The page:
(Boston, MA) A lone girl sits amongst the dirt and potatoes of this agrarian society trying to chase away birds until she can try no more. Striving for more than mere existence in a world controlled by tradition and an inflexible economy often seems futile in the Fenland. Whistler In The Dark compels the audience to exist and hope with the characters for something more.
As the women in the play sing various choruses to songs, one is struck by the pure beauty in these women in this desolate place. One also struggles with the evisceration of these women as they give their lives and their souls to the land. With the assistance of Danny Bryck and an enormous amount of concentration, the actors speak with the flawless dialect of the British countryside. Each cast member plays multiple characters in this dark landscape. The main plot revolves around Val (Aimee Rose Ranger) who is trapped between her obligation to take care of her children and a desire for a better life in London with her lover. She takes no solace in the vices of the other local folk such as valium, religion, dreams, or masochism as she is constantly pulled in both directions. The one direction that she would want to go in, to London and a new life seems millions of miles away.
Freudian analysis? A dream of Dali? Too much spicy food? These are questions the audience might ask while watching Hysteria. Using the real meeting between Freud and Dali as a starting point, Johnson’s play moves from farce to surrealism to nothingness. The Nora Theatre Company makes this strange journey palatable and pleasurable and masks the flaws of the script.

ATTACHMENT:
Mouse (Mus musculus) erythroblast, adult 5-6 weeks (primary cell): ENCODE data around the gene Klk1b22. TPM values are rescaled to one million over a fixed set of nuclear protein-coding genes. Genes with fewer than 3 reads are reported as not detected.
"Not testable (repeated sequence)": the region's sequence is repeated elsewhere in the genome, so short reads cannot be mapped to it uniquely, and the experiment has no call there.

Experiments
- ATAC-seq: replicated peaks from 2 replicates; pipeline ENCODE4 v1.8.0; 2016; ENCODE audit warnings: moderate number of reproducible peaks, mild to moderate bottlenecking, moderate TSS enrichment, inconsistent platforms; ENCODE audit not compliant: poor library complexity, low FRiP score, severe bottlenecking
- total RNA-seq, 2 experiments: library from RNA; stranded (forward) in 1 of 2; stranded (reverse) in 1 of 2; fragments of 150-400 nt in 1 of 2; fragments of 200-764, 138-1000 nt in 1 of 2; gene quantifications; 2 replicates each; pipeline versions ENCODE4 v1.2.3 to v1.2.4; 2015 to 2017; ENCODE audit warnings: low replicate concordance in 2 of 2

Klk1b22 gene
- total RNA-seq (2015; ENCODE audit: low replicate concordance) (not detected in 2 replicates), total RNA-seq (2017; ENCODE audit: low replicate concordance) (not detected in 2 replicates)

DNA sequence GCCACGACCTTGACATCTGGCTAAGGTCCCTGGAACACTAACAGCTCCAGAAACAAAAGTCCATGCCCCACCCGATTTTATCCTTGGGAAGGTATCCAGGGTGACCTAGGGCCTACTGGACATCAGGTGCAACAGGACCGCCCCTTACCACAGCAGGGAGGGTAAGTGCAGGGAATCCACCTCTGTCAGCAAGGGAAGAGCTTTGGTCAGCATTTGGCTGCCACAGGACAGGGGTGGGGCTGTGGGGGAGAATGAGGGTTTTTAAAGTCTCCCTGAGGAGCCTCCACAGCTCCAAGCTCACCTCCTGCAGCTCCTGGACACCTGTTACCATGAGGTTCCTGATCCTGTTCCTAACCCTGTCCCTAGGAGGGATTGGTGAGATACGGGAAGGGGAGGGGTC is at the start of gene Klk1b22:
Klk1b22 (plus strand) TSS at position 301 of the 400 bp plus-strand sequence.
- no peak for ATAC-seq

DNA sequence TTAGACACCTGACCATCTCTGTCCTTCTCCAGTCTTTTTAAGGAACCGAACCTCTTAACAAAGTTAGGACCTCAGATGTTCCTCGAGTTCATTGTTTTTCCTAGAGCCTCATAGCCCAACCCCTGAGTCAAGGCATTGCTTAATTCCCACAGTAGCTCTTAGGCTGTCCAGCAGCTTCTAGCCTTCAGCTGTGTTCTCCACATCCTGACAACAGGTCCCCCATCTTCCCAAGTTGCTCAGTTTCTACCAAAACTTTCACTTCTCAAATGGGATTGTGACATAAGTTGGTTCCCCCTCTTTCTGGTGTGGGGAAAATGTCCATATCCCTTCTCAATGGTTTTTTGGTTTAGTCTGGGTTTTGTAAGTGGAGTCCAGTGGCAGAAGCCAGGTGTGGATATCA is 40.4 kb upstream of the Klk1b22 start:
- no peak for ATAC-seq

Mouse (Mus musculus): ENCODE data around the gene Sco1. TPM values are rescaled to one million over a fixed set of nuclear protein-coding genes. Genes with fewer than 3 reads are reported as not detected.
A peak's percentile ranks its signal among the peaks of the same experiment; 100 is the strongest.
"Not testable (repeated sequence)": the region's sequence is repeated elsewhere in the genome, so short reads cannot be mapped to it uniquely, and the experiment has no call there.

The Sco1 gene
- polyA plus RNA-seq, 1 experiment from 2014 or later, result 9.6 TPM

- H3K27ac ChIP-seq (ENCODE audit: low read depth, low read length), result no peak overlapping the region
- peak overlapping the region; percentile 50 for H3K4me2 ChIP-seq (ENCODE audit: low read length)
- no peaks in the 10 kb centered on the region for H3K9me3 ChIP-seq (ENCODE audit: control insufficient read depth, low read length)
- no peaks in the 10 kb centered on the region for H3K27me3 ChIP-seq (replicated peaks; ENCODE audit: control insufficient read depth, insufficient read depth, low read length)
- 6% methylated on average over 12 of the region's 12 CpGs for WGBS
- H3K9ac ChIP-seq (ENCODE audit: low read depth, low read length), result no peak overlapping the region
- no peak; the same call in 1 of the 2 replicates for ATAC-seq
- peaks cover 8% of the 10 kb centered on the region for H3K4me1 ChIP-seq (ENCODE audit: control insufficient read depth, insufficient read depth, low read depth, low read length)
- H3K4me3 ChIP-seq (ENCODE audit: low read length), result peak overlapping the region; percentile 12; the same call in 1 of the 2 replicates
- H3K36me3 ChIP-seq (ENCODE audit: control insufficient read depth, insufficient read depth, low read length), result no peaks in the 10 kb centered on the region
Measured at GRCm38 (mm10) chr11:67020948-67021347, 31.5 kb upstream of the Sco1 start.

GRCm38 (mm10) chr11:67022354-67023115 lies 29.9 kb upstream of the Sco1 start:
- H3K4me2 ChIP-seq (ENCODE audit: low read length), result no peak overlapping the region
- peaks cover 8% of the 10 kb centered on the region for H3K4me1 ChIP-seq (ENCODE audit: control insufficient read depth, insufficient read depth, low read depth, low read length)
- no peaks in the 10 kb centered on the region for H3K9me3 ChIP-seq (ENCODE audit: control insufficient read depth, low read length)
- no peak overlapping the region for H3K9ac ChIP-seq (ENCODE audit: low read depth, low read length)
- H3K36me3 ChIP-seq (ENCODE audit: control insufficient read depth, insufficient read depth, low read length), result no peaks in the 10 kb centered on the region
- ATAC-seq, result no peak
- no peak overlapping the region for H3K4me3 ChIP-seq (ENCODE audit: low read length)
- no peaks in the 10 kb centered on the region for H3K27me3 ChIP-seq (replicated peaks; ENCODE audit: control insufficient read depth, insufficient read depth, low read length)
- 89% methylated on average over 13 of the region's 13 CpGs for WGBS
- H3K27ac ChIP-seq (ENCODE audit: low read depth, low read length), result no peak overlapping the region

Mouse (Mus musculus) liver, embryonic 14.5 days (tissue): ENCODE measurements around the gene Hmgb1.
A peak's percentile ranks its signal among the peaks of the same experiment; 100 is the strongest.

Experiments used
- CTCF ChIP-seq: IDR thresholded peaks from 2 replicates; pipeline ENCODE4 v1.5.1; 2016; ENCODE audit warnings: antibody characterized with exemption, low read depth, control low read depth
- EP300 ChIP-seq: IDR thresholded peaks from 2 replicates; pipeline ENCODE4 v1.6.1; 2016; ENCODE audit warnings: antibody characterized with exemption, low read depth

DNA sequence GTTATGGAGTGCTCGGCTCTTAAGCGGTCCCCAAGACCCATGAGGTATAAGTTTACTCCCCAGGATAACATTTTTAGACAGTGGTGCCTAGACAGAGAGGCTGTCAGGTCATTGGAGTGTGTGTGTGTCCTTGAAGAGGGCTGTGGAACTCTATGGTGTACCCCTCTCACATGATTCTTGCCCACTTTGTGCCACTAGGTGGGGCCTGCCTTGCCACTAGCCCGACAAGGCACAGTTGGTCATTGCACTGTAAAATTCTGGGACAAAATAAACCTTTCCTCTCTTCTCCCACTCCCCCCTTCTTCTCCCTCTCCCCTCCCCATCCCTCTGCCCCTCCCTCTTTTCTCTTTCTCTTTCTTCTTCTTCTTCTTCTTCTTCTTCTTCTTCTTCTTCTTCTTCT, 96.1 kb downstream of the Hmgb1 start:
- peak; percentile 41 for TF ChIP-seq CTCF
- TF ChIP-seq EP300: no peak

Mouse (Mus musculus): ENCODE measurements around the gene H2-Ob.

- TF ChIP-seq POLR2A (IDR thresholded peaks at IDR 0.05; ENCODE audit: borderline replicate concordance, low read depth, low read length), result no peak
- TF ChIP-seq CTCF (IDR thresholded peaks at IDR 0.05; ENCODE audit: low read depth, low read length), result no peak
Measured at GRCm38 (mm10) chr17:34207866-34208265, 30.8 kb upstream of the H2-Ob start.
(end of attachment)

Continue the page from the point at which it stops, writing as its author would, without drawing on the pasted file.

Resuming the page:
The exaggerated perspective of the set, Freud’s study, immediately tells the audience that something peculiar is going to happen. As the play unfolds, Janie E. Howland’s surrealistic set design matches the frenetic energy that is sent forth from the actors. No one questions the absurdity of the situations that take place because the cast commit fully to the roles that they play. Richard Sneed, as Freud, tries to hold the world together as it keeps trying to spiral out-of-control. His warm-fatherly nature combined with Freud’s philosophies moves the audience from sympathy for a dying man to anger at an intractable man that will not even admit the possibility that he might have erred. Continue reading →
The moment the audience enters the doors (actual scenery), they are invited to join Max Beckmann’s collage of memories. An accordion player crosses the stage and roams the audience prior to the start of the show. The stage is in a state of ordered disorder—the perfect working space for creating art. All of the elements (the music, lighting, acting, scenery, and film) swirl around to form a story of love, loss, sorrow and hope. Continue reading →